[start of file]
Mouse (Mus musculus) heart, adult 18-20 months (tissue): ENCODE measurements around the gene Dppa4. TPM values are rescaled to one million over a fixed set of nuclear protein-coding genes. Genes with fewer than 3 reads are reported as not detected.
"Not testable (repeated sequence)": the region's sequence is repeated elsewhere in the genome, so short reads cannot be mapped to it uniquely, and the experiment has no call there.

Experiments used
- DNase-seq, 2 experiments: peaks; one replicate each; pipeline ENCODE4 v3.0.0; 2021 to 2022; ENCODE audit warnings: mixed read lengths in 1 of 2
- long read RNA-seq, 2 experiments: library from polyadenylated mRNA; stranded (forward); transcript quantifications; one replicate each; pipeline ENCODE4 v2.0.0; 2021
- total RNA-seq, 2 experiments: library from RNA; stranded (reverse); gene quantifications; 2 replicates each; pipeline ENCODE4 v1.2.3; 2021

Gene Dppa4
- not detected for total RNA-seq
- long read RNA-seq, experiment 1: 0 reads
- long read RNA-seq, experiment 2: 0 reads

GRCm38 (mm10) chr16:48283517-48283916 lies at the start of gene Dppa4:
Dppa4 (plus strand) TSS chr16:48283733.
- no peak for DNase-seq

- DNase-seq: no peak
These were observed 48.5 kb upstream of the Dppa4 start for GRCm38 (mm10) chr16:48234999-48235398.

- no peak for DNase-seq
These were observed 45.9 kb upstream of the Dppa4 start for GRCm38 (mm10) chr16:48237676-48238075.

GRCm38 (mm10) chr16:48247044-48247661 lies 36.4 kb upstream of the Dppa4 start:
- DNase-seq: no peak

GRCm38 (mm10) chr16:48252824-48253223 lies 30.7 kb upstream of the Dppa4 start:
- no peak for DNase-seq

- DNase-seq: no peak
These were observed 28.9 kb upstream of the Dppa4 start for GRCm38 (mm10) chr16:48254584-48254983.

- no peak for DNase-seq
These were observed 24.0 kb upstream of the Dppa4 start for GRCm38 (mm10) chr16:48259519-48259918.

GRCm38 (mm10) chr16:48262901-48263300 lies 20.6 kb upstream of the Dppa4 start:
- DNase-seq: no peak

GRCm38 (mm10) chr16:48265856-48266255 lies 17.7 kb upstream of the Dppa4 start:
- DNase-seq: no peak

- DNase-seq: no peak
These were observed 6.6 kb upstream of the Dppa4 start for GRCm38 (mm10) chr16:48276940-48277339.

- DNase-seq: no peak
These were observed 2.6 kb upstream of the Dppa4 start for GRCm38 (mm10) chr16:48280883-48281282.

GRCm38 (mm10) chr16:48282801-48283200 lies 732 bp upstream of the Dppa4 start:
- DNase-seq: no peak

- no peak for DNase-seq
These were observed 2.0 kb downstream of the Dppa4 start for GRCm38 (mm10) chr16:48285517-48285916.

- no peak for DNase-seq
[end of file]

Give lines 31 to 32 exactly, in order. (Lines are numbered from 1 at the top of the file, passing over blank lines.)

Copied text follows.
These were observed 6.6 kb upstream of the Dppa4 start for GRCm38 (mm10) chr16:48276940-48277339.

- DNase-seq: no peak